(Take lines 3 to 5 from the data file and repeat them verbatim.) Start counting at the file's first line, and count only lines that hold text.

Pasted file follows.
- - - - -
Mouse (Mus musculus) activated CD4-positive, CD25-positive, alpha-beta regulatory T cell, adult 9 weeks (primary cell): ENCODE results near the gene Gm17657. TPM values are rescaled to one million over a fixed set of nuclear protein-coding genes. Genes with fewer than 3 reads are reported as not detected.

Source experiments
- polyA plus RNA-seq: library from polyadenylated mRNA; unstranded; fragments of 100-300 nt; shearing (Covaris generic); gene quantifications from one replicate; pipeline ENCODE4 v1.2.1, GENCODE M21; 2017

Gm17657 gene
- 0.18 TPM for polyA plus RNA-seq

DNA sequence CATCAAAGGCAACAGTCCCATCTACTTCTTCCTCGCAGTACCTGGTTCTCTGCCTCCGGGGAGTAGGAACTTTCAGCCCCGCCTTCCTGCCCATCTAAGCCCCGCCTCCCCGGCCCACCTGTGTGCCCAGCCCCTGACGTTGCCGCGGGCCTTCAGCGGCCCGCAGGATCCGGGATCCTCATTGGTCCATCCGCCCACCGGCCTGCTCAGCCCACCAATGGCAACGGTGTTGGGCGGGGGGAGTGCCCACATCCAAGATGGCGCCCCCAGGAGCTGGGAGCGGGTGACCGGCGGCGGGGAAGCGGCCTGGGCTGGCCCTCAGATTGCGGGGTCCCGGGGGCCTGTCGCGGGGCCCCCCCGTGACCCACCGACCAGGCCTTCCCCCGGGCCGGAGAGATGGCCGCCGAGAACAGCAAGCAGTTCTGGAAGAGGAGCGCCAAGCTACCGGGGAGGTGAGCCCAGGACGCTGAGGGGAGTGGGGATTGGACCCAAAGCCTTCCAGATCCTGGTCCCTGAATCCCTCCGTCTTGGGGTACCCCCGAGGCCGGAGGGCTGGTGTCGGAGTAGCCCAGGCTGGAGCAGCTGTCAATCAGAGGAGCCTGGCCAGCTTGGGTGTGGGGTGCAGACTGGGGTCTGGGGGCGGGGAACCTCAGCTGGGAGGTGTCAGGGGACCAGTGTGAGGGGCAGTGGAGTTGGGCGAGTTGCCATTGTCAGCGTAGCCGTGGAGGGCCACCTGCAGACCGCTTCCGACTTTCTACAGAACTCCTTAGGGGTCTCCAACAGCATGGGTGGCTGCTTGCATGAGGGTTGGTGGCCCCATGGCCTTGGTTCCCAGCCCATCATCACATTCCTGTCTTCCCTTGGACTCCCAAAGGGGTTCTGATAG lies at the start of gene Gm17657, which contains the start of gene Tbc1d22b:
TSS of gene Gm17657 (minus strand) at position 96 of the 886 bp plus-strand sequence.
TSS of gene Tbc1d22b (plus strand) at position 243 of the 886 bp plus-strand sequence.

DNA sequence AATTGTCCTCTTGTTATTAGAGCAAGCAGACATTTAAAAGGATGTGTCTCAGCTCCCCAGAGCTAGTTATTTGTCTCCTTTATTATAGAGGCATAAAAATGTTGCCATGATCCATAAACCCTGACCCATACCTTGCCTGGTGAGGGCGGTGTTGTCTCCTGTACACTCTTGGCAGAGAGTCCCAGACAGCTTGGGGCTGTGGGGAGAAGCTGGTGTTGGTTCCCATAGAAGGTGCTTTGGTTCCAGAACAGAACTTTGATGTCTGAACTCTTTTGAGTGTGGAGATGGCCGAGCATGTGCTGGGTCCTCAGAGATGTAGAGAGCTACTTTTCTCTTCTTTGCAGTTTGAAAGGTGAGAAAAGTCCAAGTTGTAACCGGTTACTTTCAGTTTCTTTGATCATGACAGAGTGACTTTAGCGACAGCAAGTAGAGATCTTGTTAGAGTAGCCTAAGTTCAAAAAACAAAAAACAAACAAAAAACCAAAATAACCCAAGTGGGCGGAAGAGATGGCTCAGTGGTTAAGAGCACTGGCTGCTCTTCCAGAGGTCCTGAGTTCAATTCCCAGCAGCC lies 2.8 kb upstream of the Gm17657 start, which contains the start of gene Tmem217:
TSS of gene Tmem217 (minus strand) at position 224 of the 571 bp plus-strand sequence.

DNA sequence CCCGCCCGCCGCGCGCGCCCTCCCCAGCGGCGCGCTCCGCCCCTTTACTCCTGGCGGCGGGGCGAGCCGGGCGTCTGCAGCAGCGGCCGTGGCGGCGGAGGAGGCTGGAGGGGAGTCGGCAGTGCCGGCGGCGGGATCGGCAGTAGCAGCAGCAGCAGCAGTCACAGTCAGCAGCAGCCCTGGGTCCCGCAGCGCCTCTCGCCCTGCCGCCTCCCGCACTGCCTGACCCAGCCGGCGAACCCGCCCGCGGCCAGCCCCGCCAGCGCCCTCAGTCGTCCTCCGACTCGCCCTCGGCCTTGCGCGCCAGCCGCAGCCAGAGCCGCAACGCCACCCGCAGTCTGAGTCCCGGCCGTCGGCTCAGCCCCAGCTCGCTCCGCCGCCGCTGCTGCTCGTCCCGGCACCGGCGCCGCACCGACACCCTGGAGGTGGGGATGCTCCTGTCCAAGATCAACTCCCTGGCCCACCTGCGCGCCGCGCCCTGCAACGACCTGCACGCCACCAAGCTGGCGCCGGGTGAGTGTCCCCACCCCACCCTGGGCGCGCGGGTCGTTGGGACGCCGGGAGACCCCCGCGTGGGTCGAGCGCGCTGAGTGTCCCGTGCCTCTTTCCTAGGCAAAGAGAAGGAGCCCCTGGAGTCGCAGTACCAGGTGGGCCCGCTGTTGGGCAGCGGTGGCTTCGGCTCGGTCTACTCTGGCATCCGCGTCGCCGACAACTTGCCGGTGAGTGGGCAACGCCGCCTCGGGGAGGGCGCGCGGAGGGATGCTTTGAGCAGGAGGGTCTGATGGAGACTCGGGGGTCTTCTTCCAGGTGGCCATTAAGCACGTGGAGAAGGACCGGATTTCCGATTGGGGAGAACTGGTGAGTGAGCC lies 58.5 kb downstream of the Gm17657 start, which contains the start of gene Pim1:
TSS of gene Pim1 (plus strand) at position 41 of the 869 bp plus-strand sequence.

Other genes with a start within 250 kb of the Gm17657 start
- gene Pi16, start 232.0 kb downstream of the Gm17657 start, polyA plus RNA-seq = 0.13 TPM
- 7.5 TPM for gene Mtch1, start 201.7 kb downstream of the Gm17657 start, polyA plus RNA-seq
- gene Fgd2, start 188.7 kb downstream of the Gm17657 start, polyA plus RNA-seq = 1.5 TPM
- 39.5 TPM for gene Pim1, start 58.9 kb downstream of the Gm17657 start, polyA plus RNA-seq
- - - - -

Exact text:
- polyA plus RNA-seq: library from polyadenylated mRNA; unstranded; fragments of 100-300 nt; shearing (Covaris generic); gene quantifications from one replicate; pipeline ENCODE4 v1.2.1, GENCODE M21; 2017

Gm17657 gene
- 0.18 TPM for polyA plus RNA-seq